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SAINT LOUIS – In a complex dispute resolution matter, an arbitrator has ruled that Medicine Shoppe franchisees will be allowed to arbitrate their issues as a group instead of individually.
Medicine Shoppe had previously filed four different lawsuits against franchisees seeking to stop the arbitrations, despite the franchisor’s requirement of franchisees sign in their franchise agreement that both parties must first seek arbitration to settle disputes in their franchise agreements. The franchising firm had hoped that the court would step in to prohibit the cases from proceeding on a “group” basis. But the franchisees argued that the courts did not have jurisdiction to hear the arguments, because the parties, franchisees and the franchisor, had signed an arbitration clause. After owners won on that issue, all four cases were dismissed by the courts. Franchisees are now seeking attorney fees in each of those cases, arguing that Medicine Shoppe forced them to unnecessarily incur filing fees.
Medicine Shoppe then filed for arbitration under the Federal Arbitration Act against franchisee Edlucy, Inc. and twenty-seven others who operate Medicine Shoppe pharmacies. The franchisor argued that because all but two of the franchise owners had provisions in their franchise agreements stating that “the parties agree that arbitration shall be conducted on an individual, not a class-wide, basis” arbitration should proceed individually.
After filing for “collective arbitration” with the American Arbitration Association (AAA) in December 2011, the franchisees asserted in district court that the arbitrator had the authority to decide whether their contracts permitted “collective” or individual” arbitration. The franchise owners argued that with common issues of fact and law, one arbitrator could consolidate the cases, making the process more efficient and less costly for both parties.
District Judge Charles A. Shaw (Rtd.), arbitrator for JAMS (Judicial Arbitration and Mediation Service), issued his order on May 14, 2012 stating that he agreed. “Based on the parties’ various submissions and the similarity of the Franchise Agreements and the fact that there is one Demand for Arbitration in which all the Claimants [franchisees] have joined, an Arbitrator could consolidate the discovery between all these parties for efficiency and consistency and the cost of litigation would be reduced. . .”
Attorney Robert Einhorn of Zarco Einhorn Salkowski & Brito, said, “We are very pleased that we can now proceed as a group and not have the burden of filing separate cases, which would have made it very difficult.” He said in all the case represents fifty-five Medicine Shoppe franchisees who have various dispute resolution provisions in their franchise contracts. “The ones that are not in arbitration are in court. Our goal is to get to the merits of the case, which we think is very strong, and avoid a lot of procedural obstacles.” He said they split up their group of franchisees based on how their particular franchise agreements read.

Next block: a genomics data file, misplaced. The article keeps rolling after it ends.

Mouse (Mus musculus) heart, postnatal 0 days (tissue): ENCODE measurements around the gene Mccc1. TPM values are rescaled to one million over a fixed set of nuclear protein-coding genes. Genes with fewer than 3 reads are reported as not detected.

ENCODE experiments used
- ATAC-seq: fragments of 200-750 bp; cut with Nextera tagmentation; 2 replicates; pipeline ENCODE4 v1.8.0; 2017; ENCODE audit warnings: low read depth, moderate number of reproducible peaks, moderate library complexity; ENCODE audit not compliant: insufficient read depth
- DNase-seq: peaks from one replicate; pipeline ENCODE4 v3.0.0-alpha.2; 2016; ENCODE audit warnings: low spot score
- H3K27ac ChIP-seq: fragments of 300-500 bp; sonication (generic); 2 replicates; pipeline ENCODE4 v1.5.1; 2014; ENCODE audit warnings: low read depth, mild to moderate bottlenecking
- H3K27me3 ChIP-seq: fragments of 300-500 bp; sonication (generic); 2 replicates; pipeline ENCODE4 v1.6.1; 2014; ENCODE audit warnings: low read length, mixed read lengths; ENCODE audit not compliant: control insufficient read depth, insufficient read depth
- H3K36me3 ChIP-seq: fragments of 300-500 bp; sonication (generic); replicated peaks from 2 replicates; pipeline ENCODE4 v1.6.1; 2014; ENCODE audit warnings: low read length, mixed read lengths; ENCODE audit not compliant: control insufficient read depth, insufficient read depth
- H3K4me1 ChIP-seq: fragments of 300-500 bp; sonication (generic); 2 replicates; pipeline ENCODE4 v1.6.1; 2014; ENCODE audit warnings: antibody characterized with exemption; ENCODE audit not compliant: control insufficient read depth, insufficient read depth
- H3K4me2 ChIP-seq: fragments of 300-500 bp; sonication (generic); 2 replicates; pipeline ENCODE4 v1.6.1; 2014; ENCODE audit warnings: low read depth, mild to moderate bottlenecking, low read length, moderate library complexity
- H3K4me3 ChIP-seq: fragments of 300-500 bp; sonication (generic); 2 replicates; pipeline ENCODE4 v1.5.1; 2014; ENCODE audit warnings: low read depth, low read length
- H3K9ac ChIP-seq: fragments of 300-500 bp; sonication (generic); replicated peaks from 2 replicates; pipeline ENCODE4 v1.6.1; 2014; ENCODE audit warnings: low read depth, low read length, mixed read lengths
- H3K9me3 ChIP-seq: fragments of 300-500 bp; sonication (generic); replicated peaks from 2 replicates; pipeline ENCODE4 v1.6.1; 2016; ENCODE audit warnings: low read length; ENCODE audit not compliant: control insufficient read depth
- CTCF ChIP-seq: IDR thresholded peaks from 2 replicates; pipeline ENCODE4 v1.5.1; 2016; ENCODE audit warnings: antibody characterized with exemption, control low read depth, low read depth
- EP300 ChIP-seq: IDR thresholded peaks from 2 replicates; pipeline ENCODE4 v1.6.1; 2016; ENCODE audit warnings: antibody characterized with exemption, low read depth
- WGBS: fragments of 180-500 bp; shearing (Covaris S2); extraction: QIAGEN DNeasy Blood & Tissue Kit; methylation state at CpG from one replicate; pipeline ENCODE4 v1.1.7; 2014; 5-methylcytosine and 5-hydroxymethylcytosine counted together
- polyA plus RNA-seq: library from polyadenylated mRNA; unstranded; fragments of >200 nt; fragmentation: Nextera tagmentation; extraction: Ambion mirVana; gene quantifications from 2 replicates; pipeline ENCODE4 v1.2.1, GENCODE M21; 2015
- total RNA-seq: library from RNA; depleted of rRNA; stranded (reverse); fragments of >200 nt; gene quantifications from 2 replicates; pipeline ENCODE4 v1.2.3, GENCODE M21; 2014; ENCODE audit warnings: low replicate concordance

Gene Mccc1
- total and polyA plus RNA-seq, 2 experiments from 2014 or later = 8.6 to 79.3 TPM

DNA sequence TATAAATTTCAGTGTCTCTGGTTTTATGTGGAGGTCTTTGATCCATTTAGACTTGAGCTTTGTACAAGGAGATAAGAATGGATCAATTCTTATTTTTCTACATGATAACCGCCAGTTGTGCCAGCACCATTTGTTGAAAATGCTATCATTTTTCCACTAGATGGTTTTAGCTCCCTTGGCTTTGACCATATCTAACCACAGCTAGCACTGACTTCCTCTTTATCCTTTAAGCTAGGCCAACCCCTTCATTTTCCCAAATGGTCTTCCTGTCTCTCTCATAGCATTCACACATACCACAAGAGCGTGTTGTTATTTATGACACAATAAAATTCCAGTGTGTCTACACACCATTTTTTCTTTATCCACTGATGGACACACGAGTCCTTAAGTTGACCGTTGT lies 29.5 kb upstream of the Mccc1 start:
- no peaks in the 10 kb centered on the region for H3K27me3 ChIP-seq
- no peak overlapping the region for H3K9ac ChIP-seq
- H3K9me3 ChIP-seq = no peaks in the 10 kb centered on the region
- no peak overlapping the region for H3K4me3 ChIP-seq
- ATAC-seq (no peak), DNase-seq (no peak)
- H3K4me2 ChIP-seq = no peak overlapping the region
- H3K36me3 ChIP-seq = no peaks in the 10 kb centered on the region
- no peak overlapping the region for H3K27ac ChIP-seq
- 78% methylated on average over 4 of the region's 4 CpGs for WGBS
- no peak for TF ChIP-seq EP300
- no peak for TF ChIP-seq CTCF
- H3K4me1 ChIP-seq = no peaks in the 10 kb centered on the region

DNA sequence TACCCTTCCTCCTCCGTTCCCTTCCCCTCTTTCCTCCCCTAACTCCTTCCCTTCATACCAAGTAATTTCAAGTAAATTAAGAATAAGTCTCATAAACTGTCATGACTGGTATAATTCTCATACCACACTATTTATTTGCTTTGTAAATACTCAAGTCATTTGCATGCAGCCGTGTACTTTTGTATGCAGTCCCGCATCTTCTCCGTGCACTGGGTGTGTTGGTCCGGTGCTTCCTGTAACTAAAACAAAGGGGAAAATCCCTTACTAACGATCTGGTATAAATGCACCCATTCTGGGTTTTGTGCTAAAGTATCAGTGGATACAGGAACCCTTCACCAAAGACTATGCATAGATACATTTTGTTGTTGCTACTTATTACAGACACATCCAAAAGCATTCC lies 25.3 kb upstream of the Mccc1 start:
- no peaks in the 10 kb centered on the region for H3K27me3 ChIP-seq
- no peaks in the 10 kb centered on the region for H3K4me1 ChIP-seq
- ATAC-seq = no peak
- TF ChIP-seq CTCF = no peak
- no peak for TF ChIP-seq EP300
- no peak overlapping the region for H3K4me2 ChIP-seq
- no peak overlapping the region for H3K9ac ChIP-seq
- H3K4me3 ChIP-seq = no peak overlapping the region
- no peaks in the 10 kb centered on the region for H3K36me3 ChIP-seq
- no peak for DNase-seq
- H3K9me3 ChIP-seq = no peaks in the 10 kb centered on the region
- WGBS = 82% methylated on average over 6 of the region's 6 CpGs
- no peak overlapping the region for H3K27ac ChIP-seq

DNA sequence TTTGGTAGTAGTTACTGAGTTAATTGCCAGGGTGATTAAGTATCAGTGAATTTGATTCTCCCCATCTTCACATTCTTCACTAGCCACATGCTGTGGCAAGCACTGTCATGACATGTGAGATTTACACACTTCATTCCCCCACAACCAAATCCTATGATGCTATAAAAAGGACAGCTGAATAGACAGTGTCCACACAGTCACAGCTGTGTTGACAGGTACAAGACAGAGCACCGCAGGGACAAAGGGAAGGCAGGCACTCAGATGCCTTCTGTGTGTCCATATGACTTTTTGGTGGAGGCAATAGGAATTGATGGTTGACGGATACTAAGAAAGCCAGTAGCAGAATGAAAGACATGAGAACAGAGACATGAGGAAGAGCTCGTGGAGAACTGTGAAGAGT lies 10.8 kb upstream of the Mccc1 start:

Einhorn emphasized that in franchising arbitration is used by franchisors as a means to create obstacles for franchise owners in pursuing their disputes because of the huge expense in arbitrating. He said AAA has exorbitant filing fees. “It costs one franchisee as much as $10,000 to start a case. That makes it particularly difficult for an individual franchisee to pursue a case.” He adds, “Franchisors know that. That’s why they put arbitration clauses in their contracts. They know that will prevent some franchise owners from ever being able to assert their legal rights.”
An outside view of the ruling
Attorney Justin Klein of Marks & Klein said the parties allowing the arbitrator to decide the meaning of the contract is consistent with what the law says. He thinks it is interesting that the arbitrator ruled as a matter of fact that the agreement is silent on joinder and therefore they were allowed to proceed as a group. “That is different than a class action,” Klein said.
The New Jersey attorney said the interesting thing going on here is you have different courts and circuits ruling differently with respect to interpreting arbitration clauses. And you’ve got arbitrators, paid neutrals, interpreting contracts differently in similar situations. He thinks the deference that courts are giving to arbitration clauses could lead to legislation to rectify the inconsistency. “That’s either good or bad for franchisees or franchisors, depending on the legislation.” Klein said the message to both sides is “live by the sword, die by the sword.”
“We’re stuck with what the arbitrator has ruled and it’s not appealable,” he explained. “Perhaps in the future you’ll see a different agreement from Medicine Shoppe that specifically identifies the different types of claims that can or can’t be brought.”
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